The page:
There are multiple pieces to the American Medical College Application Service (AMCAS). The one that most people dread, if you’re anything like me, is writing your personal statement. Thinking about personal statements for medical school can be stressful. You might find yourself asking: what do they want to know?
You’ll write a draft, rip it up, and start over again. That’s ok. This is a process, and if you start early, you will have the time to write something you’re proud of. Teaching and working with pre-health students, I’ve read a lot of personal statements over the years. For me, certain qualities help one statement stand out from another, and that’s what I’d like to share with you.
Why do you want to be a doctor?
People often emphasize that they want to “help people” in their personal statements. That’s a noble goal, but the reality is that lots of jobs help people who aren’t physicians. You can help people as a nurse, plumber, teacher, and so on. What helps your statement stand out is that when someone reads it, they should understand why becoming a physician is the best way to accomplish your goal.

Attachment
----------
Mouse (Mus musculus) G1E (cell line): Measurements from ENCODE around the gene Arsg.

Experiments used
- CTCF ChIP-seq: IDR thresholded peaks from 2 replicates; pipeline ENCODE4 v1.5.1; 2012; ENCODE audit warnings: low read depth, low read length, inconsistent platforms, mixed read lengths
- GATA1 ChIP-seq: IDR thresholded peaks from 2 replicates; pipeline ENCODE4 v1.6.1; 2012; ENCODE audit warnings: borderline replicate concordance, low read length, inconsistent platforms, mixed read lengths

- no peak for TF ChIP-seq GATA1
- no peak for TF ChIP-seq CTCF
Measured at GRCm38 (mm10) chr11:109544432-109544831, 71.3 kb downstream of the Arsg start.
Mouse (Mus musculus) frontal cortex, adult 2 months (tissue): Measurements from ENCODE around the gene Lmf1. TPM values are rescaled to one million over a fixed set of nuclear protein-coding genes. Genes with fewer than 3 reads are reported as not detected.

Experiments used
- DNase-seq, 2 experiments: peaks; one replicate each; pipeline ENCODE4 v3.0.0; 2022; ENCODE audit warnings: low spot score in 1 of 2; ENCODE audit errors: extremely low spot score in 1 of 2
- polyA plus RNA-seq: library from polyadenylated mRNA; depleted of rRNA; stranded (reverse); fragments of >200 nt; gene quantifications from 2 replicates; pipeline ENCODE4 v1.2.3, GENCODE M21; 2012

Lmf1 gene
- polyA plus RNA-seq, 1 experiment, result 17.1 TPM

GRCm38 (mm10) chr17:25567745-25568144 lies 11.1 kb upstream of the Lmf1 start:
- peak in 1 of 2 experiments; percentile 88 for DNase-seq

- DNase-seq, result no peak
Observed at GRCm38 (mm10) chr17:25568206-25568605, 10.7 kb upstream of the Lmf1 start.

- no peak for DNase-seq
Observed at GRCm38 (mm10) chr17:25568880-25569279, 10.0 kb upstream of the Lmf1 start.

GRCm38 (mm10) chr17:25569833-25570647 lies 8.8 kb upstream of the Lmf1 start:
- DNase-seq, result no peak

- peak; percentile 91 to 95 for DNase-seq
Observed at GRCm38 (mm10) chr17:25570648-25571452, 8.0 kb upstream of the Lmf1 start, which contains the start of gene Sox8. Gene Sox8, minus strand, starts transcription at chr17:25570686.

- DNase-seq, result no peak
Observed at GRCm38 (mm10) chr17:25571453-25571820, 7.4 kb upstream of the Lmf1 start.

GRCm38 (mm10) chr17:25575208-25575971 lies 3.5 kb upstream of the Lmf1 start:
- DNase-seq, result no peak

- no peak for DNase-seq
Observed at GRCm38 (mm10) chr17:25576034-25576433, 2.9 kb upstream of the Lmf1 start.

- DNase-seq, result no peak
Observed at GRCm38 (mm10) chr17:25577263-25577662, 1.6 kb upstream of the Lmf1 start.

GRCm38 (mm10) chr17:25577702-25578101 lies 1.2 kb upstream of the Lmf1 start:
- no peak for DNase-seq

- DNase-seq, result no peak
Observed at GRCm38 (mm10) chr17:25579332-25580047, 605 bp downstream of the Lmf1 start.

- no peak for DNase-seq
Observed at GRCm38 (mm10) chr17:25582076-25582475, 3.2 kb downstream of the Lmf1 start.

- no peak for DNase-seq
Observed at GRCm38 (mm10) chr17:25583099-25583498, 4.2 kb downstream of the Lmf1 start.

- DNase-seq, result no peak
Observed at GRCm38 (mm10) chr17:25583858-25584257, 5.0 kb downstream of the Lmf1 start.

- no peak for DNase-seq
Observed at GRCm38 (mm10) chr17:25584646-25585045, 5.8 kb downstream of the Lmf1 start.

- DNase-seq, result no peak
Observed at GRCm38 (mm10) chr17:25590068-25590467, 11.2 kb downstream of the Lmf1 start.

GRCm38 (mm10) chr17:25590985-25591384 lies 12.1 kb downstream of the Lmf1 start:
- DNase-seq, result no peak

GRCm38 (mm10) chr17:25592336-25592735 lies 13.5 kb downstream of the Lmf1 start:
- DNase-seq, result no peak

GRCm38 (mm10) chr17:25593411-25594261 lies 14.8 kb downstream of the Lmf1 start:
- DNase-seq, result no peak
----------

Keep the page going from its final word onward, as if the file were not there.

Do you know what medicine is really like?
The reason that medical schools want you to have clinical experiences isn’t so that you come into medical school knowing how to practice medicine; that would defeat the point of medical school. These experiences expose you to what medicine is really like so that you don’t go through four years of medical school, a billion years of post-graduate training, and then say, “Eh, you know what? This stinks. I’m out.” Your personal statement is an opportunity to address the complex realities about medicine that you’ve realized about medicine and then say that you still want this as a career.
Can you communicate in an easy-to-understand manner?
One of the biggest pitfalls of personal statements is trying to be too flashy. I’m not talking about a heartfelt story; I am talking about a personal statement that you read with a dictionary nearby. Remember: good writing is simple writing. In medicine, you will need to write clearly and concisely every day to communicate with your patients and your colleagues. Your personal statement is a sample of your writing, and it is an opportunity to demonstrate your ability to be an effective communicator.
When you’re writing a personal statement, the admissions committee just wants to know who you are and why you want to be a doctor. To communicate that, it’s helpful to demonstrate that you understand what it really means to be a physician. With all of that in mind, the first step is to write out a draft and find a trusted friend or two to serve as your editors. If you do that, you’ll be well on your way to applying to medical school.